So it is true in Rimworld that each person can become an unlikely hero, given the circumstances. One never knows how loyalty is made, nor in how the smallest occurrence can cause a psychotic break. It is only in hindsight, when one sees the anger from some characters towards others, or in the lack of understanding of knowledge and skills, that the truth arises.
Time makes fools out of all Rimworld players. Even at the onset, when one has spent only a season in the game interacting with the colonists provided, one is forced to admit that the complexity of time makes novices out of all of us. There is too much going on, and knowing who loves who and who has been rebuffed is an education all its own.
How was I supposed to know that one of my characters would have a psychotic break after getting hit on? Realizing she was the only seventeen year old female for miles, Kyle wandered the jungle and picked at bushes and vines, debating whether she wanted to return to “civilization” which consisted of a 28 year old louse of a man, and a man in his 50s, an old cutter of trees. She eventually returned, feeling euphoric. It hardly seemed to matter, as moments later a rabid woman would come from the outskirts and stab my fifty year old tree cutter. He would bleed out, while Kyle attempted to put out the fires the invading woman set to the rice crops, while the 28 year old louse could only look on as he lost the will to live.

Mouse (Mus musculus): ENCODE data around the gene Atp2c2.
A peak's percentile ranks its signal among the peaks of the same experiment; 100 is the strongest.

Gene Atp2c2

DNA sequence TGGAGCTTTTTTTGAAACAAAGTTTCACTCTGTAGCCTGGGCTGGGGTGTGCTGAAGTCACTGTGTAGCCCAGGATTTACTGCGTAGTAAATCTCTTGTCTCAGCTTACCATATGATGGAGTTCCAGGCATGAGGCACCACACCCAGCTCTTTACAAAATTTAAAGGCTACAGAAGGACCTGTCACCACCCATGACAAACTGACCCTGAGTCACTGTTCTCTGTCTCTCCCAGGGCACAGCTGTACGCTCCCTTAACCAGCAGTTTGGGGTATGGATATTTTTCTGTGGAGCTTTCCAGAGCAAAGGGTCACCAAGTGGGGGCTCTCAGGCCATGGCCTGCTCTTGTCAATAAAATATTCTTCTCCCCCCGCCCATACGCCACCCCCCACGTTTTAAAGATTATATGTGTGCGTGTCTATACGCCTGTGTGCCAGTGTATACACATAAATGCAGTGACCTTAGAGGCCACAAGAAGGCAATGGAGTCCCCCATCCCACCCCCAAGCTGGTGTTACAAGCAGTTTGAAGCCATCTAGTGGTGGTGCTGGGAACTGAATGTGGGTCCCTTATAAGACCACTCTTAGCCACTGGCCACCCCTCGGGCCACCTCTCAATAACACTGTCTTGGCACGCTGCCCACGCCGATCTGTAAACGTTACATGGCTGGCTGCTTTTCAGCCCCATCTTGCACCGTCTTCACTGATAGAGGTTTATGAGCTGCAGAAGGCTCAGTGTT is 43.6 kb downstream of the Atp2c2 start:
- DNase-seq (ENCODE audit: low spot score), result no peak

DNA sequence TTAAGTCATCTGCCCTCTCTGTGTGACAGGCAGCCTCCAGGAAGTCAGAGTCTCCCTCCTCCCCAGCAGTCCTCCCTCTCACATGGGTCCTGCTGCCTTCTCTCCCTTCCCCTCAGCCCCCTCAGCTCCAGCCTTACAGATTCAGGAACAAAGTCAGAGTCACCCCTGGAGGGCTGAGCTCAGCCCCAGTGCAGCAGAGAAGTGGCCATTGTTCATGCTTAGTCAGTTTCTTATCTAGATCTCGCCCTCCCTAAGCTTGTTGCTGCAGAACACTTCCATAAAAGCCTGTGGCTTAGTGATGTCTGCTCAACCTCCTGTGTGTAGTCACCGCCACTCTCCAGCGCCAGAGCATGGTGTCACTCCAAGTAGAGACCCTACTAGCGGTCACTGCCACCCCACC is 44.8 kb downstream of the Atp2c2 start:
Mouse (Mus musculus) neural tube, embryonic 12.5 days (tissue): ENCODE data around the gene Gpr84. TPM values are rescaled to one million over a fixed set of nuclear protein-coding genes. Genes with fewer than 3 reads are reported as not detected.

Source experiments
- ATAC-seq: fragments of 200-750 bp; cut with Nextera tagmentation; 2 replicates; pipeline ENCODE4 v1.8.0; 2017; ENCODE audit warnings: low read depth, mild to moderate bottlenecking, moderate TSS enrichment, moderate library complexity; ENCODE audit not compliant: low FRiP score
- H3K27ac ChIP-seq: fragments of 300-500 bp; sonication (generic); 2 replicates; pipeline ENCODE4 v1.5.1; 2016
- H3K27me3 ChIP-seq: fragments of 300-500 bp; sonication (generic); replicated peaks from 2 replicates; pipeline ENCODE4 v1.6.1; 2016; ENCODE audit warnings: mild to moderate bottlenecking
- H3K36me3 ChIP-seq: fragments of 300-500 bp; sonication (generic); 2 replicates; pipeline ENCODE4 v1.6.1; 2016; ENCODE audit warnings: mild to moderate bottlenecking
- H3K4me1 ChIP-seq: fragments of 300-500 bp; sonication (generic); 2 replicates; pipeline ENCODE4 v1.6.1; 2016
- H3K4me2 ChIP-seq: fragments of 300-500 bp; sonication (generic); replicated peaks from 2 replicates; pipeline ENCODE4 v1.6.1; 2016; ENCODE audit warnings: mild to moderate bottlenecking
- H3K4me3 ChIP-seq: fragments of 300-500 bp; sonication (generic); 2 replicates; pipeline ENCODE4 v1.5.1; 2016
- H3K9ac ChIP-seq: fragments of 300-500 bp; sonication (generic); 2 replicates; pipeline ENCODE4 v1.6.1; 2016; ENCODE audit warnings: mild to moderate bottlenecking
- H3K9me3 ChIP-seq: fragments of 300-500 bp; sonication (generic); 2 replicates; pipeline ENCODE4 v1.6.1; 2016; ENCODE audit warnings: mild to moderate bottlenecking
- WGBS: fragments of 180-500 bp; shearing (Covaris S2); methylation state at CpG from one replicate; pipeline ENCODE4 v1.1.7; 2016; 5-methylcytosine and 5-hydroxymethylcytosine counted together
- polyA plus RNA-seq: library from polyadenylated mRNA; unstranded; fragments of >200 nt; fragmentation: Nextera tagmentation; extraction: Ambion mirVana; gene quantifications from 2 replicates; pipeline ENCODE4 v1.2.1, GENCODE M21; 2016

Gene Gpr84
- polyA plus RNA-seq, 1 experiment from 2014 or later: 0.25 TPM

There is no Story
In “Gesturing,” Richard is only able to see how they “gave each other their young bodies” after they separated. Seeing his life from this new perspective, this affair, and coming back to a meal with Joan, he understands that stories are retrospective propositions, as we cannot see that we live out the stories in the present, unknown even to ourselves.
So it is with Rimworld. Stories are latent in each hour of playing, and it is only when disaster or euphoria strike do we realize the arc of the steps that led to the fateful event. In that regard, Rimworld is a masterpiece. It is able to take the typical assumptions of video game stories and flip them on their head, using characters nonetheless. We perform gestures that may turn out to have no effect at all. Or the thing we said decades ago comes back, in the most ugly way, to make comment on the conflict between our partners we cannot escape.
Not only is Rimworld a technical marvel, it is also easy to run on a computer. And for these reasons, I would highly recommend the game. It is almost literary in its ability to tell a story by accident.
What a transparent wealth of previous lives overlay a colony’s present joy!